A man who refused to testify when prosecutors called him on the witness stand in the Gypsy Joker Motorcycle Club murder and racketeering trial last year was sentenced to time served in contempt of court on Tuesday.
Ronald Thompson was taken to jail straight from the witness box after flouting a judge’s order to answer a prosecutor’s questions during the November trial once the judge granted him immunity from prosecution.
Thompson, 57, was held in jail for about 29 days and released Nov. 22, just before Thanksgiving, according to prosecutors and jail records.
Thompson was sentenced on Tuesday after pleading guilty to the misdemeanor charge. He must also pay a fine of $1,000.
Prosecutors say members of the Gypsy Joker Motorcycle Club drove a teal-striped Suburban, which was used to kidnap disgraced club member Robert Huggins Jr. of Portland in 2015, to Thompson’s Auto Detailing shop on Southeast Foster Road after members beat and dumped Huggins’ body in a lot in Washington state.
Police obtained a warrant to seize and search the vehicle, and they found an “obvious attempt” to clean the car, finding the interior damp and an apparent smell of cleaning products, according to court records. Prosecutors identified Thompson as a member of the Gypsy Joker support club, the Road Brothers Northwest Motorcycle Club. Evidence of blood matching Huggins’ DNA profile was found in the Suburban, prosecutors say.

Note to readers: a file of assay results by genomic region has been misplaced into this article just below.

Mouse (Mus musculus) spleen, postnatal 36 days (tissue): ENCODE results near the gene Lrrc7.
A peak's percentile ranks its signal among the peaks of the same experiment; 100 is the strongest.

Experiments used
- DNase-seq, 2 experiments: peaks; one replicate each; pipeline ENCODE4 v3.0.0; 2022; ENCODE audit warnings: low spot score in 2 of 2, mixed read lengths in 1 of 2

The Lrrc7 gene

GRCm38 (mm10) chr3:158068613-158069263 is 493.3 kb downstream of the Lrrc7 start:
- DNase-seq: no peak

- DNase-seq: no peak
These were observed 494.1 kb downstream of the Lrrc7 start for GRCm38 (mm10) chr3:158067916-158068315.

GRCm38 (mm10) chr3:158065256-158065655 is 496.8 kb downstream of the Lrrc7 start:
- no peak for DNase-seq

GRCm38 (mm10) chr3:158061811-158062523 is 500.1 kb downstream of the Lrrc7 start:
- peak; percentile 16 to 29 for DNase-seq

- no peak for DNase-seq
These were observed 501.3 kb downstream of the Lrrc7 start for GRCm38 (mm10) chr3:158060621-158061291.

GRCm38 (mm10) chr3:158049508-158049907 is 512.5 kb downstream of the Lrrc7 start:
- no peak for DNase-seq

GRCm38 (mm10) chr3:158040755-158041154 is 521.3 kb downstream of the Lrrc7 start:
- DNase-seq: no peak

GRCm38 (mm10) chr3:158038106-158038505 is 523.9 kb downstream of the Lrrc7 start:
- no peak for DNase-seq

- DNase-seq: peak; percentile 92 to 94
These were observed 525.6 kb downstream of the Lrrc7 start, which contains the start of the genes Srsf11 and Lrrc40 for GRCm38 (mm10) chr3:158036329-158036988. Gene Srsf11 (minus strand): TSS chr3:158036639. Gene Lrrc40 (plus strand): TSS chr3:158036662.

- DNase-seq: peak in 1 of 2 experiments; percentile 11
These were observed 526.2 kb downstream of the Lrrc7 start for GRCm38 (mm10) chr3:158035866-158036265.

According to assistant U.S. prosecutors Leah Bolstad and Steven Mygrant, Thompson received a story from Mark Dencklau, president of the Portland chapter of Gypsy Joker, and other club members to tell police when they found blood in the Suburban. . Interviewed in 2015, Thompson told police the made-up story: that a friend named “Jerry Smith” borrowed the vehicle and hit a dog, and put the bloody dog in the vehicle, which needed to be cleaned up, according to prosecutors.
“He’s a guy who kind of sucked himself into a situation he didn’t really have much to do with,” defense attorney Alexander Hamalian told the judge.
Thompson made the “nasty decision” not to testify out of concern for his safety and that of his family, his lawyer said. Thompson has since lost his auto detailing business in the Portland area, his attorney said.
“I really think he wants to put this behind him,” Hamalian told U.S. District Judge Michael W. Mosman.
Thompson did not address the judge other than say “guilty” when asked how he wanted to plead to the sole charge. Mosman accepted the joint sentencing recommendation.
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